Thursday, June 28, 2012

The Whole World is in Amman

Amman, Jordan

My dear readers, I do not yet have magnificent photos of monuments or museums for you. Alas, my host brother is struck with the double plagues of illness and final exams, and as the family is hesitant to release me on the city alone, my explorations have been very local. What I do have: stories of people.

First of all: my family. I have been adopted not by one family but by a vast network of aunts and grandparents and cousins. As always, I am bowled over by Arab hospitality. I am showered with tea and sweets and whenever I manage to bumble something in Arabic I am the subject of great delight. My family is very progressive – many of them have studied in America. My host grandfather likes to tell off-color jokes and stories from his time in the States. When I said I was studying politics he delightedly exclaimed “ah! The study of bullshit!” and another time regaled me with the tale of his encounter with a stripper in Miami. I am growing quite fond of him. My life drifts between the house of my immediate family and the grandparent's, but there is little distinction between the two. Not a day goes by without one visiting the other, the family wanders in and out of each others homes as if they were separate wings on a single house. The view into the family is fascinating. Today I witnessed the now global ritual of trying to explain facebook to a dubious grandmother.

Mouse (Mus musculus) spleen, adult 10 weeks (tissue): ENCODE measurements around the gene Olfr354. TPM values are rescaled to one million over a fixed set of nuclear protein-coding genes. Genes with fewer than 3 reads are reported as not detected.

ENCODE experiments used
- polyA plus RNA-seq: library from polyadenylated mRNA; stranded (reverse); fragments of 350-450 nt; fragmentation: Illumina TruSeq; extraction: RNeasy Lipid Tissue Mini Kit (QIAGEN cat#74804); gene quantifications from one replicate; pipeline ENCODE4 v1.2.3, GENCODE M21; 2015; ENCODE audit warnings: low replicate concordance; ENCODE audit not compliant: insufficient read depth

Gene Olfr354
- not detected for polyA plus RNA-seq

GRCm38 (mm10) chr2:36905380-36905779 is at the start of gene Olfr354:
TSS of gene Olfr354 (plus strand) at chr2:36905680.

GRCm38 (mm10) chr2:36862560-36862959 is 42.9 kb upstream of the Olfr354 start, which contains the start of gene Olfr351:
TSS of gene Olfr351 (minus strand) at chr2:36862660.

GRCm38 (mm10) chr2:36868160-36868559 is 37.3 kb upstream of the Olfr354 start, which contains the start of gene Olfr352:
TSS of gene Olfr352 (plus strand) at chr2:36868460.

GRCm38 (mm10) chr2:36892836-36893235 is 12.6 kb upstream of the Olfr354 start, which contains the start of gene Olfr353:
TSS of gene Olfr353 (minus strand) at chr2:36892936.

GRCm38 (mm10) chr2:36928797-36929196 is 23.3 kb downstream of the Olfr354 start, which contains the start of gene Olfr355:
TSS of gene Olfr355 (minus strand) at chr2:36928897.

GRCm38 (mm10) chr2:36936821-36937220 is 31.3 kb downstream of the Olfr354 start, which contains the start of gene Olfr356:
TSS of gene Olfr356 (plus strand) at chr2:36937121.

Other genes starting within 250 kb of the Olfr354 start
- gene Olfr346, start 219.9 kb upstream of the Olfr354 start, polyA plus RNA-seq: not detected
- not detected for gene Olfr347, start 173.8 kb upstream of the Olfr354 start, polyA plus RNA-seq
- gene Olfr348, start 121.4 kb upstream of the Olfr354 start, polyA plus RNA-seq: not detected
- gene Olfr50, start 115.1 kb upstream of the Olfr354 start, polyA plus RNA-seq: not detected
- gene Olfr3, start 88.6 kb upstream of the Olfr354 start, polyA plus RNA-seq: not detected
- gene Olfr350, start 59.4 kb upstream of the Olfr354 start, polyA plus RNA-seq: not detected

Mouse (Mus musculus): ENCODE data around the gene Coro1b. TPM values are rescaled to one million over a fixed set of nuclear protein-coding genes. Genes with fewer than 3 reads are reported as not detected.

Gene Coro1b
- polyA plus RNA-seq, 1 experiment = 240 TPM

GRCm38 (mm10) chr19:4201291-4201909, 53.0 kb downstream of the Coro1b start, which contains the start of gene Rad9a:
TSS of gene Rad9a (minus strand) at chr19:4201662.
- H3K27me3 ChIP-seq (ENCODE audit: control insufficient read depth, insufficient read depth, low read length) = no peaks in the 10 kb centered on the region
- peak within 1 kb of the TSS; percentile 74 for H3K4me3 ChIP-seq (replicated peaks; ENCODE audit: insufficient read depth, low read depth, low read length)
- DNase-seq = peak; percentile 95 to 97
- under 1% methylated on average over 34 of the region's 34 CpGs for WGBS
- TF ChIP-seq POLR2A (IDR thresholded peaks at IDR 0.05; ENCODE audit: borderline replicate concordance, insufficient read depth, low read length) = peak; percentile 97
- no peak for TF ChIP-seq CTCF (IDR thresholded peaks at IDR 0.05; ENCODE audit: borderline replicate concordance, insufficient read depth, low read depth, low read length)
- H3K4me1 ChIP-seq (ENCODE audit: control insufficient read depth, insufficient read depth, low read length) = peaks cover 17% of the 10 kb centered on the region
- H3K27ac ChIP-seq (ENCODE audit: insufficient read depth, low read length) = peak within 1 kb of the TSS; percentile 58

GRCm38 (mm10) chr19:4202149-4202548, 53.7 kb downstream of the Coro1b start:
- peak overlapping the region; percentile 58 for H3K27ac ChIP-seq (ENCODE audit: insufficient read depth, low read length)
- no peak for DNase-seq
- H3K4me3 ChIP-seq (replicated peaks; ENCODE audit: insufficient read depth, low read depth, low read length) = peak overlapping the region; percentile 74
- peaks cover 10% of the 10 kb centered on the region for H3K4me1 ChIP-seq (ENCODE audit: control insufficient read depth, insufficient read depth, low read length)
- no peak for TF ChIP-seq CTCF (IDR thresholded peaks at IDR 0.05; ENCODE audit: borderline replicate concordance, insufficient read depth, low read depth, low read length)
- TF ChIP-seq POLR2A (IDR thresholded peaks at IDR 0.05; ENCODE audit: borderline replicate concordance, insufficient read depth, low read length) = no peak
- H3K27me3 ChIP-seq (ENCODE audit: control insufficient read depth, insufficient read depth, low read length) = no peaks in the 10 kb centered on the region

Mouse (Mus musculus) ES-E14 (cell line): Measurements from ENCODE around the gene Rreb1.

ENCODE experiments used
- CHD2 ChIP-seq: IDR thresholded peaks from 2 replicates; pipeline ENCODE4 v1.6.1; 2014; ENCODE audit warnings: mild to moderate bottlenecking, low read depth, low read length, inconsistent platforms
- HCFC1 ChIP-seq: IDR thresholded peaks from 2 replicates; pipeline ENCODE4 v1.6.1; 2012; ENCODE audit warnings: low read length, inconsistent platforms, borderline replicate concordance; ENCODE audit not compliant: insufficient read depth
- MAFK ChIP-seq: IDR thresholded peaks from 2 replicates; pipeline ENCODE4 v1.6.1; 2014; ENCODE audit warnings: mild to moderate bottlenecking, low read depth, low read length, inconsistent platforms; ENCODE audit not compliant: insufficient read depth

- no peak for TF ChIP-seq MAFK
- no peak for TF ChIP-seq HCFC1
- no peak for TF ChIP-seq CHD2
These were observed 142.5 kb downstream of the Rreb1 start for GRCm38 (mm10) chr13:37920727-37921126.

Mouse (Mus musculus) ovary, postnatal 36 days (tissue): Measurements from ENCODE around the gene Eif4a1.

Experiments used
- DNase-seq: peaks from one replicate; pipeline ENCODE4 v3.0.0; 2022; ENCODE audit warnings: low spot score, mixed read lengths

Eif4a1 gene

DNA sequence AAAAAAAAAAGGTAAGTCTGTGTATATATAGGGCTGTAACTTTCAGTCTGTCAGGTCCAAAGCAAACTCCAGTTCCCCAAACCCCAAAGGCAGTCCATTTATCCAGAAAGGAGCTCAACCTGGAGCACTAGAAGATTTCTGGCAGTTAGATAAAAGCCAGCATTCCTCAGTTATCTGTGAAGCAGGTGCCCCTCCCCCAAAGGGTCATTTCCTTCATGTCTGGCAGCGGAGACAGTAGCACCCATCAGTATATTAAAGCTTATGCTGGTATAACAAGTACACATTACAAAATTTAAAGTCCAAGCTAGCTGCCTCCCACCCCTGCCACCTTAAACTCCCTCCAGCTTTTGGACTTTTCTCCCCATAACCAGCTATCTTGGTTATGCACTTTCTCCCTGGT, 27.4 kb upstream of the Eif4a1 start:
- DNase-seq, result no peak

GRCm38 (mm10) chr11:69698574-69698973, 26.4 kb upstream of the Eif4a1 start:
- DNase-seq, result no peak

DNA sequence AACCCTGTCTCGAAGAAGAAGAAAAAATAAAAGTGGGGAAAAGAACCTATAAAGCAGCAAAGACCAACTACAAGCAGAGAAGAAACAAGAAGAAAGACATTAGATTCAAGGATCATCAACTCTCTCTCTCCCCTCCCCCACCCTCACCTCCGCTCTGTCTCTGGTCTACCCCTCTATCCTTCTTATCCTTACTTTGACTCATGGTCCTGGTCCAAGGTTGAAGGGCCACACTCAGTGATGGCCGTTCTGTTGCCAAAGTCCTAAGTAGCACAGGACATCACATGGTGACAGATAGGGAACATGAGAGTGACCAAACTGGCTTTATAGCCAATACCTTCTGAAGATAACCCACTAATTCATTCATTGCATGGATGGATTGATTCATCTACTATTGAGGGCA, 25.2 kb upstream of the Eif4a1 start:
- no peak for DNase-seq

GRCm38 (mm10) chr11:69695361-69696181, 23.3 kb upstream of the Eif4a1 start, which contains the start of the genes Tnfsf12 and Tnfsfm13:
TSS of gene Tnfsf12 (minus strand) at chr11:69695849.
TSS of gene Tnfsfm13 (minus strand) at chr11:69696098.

The other foreigners I meet are adventures in themselves, with nationalities as jumbled as my Arabic. The other day I shared a taxi with a Chinese girl doing an internship here for her masters degree in New York. At school I met several Turkish girls learning Arabic for their study of the Koran, who spoke to me in perfect English after having lived in America for 8 years. The maid, Fatima, is from Shri Lanka, and my teacher is Palestinian. The whole world is in Amman.

This weekend I hope to explore the old parts of the city! (Weekends here are Friday and Saturday) I shall share my adventures when I return to school. I am glad to hear that people are enjoying my blog! I hope it stays amusing!


  1. I am interested to hear how Amman with its population of 3 million and rapid growth rate compares with other international cities you have been in. "Amman is considered one of the richest and most Western-oriented cities in the Middle East," according to Wikipedia. Be sure your English speaking family talks to you in Arabic occasionally! You do come across a lot of people who speak English on your travels

  2. Great blog Anna, I look forward to the photos but your words as always paint a vivid picture